“Verlander still throws the ball well. He keeps you off-balance. He mixes his pitches. He still pitches. He’s going to be tough.’’

A’s batting coach Chili Davis said the numbers don’t tell the whole story with Verlander, who just eight months ago struck out 10 A’s batters in eight innings in as dominating a Game 5 as Oakland ever wants to see thrown at it.

There was none of that Wednesday, just a solid six-inning performance that, coupled with A’s pitching breakdowns, did in Oakland.

“He’s become more finesse than power,’’ Davis said. “When he came into the majors, he was known as a power pitcher. He still has a good arm – he just didn’t pitch the same way (Wednesday).’’

How does a power pitcher make the change? In a two-decade career, Davis saw plenty who did, and he’s seeing it in Verlander. The right-hander is only 31, but he’s thrown the most pitches by far of any pitcher in the big leagues the last few years.

“He throws sliders to righties, changes and curves to lefties, shows the fastball up, tries to get strikes on the outer part of the plate, gets two strikes every once in a while and tries to surprise you inside,’’ Davis said. “And that’s pretty much what I saw today,” Davis said. “Hitters know he can get his fastball to 97. But are they strikes? Numbers will say his fastball is 91 to 97, but he doesn’t pitch at 97. He pitches 88-to-93, and if I’m a hitter, that’s what I’m looking for.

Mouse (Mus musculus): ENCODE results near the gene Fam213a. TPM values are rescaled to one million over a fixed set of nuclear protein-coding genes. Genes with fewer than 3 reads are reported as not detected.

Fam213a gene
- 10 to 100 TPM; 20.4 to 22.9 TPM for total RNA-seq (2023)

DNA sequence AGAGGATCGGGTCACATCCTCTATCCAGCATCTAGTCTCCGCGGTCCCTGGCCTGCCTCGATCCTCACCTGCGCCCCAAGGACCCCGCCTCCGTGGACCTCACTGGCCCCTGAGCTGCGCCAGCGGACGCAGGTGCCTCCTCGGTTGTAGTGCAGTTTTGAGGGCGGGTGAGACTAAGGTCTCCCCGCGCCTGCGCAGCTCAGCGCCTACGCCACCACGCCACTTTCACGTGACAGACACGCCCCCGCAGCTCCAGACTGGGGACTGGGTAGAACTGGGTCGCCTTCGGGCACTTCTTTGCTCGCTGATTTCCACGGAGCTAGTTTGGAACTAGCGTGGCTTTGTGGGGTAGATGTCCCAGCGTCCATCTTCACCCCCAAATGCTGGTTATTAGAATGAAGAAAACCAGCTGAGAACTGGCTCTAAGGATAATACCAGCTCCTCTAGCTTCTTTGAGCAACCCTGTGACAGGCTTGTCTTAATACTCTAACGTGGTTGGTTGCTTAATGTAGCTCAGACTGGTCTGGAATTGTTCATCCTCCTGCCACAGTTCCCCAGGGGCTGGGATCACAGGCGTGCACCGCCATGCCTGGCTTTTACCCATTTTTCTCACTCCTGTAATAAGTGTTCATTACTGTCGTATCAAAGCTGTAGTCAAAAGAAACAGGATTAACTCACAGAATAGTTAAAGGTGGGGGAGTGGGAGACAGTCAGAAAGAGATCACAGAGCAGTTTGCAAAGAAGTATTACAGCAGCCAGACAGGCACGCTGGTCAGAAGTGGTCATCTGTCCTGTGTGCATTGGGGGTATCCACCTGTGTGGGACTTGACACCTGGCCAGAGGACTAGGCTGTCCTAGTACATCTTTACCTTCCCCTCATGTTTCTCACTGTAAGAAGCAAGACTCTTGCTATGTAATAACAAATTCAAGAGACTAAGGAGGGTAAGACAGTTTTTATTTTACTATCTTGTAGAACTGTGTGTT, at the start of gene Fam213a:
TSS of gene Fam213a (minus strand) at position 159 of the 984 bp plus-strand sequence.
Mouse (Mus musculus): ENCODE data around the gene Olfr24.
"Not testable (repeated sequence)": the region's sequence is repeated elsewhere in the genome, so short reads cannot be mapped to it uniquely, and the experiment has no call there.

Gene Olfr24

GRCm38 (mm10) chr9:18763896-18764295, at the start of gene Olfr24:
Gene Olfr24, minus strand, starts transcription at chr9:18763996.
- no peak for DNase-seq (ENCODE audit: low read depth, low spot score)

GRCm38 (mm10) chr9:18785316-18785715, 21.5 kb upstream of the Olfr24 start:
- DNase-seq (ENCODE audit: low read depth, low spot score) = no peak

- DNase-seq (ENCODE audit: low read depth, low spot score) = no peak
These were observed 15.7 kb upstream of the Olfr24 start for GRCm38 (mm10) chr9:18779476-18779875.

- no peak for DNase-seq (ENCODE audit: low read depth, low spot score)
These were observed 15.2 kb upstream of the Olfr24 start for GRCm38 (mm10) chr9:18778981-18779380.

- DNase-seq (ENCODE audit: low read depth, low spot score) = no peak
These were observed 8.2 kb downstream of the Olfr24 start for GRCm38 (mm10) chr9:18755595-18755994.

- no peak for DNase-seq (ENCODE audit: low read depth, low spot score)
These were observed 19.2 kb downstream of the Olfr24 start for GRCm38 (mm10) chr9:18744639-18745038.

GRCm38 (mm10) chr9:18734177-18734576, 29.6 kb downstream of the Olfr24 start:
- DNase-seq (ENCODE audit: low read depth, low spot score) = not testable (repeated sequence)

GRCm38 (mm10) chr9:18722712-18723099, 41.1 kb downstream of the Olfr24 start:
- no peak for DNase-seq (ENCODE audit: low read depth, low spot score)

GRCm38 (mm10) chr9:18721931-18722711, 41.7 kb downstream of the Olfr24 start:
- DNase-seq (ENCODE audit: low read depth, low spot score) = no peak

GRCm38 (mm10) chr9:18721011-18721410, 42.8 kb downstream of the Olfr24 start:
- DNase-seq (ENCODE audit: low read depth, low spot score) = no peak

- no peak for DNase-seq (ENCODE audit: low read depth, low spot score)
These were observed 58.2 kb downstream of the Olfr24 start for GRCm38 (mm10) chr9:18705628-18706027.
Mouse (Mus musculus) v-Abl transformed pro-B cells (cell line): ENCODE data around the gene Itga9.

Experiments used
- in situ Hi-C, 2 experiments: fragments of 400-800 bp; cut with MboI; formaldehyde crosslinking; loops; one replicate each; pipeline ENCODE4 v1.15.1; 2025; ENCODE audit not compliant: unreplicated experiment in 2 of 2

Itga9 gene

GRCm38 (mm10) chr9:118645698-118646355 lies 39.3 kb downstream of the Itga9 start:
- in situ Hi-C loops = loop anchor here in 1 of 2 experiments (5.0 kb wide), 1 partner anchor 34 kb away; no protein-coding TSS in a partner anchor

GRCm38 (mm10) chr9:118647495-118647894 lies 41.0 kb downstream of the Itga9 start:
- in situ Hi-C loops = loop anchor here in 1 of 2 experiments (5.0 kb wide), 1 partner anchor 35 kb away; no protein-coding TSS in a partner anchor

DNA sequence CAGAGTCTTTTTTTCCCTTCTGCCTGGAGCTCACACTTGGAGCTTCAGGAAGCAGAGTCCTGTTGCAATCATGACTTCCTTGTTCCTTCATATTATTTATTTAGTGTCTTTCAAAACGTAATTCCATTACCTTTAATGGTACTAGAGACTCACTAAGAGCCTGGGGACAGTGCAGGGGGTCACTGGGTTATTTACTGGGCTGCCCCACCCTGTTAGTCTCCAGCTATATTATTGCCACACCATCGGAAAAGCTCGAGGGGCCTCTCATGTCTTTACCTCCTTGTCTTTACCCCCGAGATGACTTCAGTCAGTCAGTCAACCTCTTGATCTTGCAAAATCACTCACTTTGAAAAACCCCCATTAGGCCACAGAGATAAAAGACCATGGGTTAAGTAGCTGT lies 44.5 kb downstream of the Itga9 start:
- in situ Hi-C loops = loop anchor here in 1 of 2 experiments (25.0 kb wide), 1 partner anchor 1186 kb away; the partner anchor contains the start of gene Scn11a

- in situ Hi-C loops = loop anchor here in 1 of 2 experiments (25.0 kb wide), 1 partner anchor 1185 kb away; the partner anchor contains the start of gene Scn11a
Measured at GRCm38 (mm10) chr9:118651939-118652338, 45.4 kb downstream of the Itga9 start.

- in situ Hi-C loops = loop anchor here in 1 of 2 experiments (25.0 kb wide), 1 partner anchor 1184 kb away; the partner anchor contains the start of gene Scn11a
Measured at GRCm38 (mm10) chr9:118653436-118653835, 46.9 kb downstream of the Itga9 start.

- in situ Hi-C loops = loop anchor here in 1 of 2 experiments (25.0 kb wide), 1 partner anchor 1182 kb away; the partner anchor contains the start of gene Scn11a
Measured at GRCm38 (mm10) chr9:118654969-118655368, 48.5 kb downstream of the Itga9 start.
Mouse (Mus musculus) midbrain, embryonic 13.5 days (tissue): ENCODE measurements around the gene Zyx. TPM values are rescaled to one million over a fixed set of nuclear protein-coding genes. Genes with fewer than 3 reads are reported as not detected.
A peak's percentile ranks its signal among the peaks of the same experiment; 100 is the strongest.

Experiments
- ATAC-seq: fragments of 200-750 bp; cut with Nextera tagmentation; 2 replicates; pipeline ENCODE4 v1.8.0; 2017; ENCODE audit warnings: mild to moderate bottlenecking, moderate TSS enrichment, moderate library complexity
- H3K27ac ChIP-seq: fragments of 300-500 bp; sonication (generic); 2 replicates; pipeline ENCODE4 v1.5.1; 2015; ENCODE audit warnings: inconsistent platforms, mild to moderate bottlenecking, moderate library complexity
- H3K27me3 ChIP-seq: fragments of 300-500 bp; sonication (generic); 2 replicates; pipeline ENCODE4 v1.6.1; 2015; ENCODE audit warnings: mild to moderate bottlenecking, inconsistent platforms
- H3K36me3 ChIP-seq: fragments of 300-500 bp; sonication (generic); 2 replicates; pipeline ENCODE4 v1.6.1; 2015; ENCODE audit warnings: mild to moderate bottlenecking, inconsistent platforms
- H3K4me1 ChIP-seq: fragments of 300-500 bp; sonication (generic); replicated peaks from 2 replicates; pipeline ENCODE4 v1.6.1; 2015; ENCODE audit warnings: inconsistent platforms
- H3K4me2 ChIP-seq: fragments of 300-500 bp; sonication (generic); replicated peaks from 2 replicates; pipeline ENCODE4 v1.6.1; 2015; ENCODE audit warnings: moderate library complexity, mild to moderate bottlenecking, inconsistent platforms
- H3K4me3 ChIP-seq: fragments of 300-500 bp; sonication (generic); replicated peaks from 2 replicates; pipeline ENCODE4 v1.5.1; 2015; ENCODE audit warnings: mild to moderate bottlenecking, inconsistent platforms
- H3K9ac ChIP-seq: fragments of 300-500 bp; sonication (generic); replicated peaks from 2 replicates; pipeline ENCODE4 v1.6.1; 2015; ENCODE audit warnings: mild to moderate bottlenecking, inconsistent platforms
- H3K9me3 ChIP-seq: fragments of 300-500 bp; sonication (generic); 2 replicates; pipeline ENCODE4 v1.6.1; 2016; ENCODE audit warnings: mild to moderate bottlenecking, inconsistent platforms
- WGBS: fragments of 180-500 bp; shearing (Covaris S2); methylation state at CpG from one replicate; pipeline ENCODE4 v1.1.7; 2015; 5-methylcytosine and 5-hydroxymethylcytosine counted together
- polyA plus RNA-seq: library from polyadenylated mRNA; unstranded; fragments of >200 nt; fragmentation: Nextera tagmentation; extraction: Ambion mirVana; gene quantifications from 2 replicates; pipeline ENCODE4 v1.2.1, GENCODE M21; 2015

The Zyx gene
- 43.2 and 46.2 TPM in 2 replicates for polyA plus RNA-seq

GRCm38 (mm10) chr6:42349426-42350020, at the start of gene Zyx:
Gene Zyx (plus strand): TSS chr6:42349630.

“I think he can keep winning games. The fastball is going to move; it’s not going to be straight. You might see the curve a little more often. As pitchers evolve, they’re learning new pitches, they’re learning hitters. He’s going to mix it up a lot more now. I’m not saying that’s bad. He’s still a presence on the mound, and guys have to respect his ability to get you out. He’s just evolving into a certain type of pitcher.’’

Brandon Moss’s day Wednesday might suggest that Verlander can be had, at least a little. Moss was 11-for-18 career against Verlander – 11 strikeouts, that is. On Wednesday he homered, singled and doubled while Verlander was on the mound, although the single was just a blooper that fell in left field where no defender was guarding against him.

Moss said it was wrong to dismiss Verlander’s potential impact. He looked back to last August, when Verlander’s power seemed to be on the wane a bit, again to last October, when the man who throws bullets reappeared.

“When he gets guys on base, he can dial it up to 97,’’ Moss said. “He’s a finesse pitcher with a power package.

“For most top-line starters, there’s a regular-season version and there’s a playoff version. We know that about him. He’s done well against us in the regular season, but in the playoffs, he’s going to be dominant.’’

It will be time for the A’s to step up their game.

0

A’s: Mills giving club a chance to win as fifth starter

Lefty Brad Mills has gone from minor leagues to making an impact in A's rotation

Lefty Brad Mills has gone from minor leagues to making an impact in A’s rotation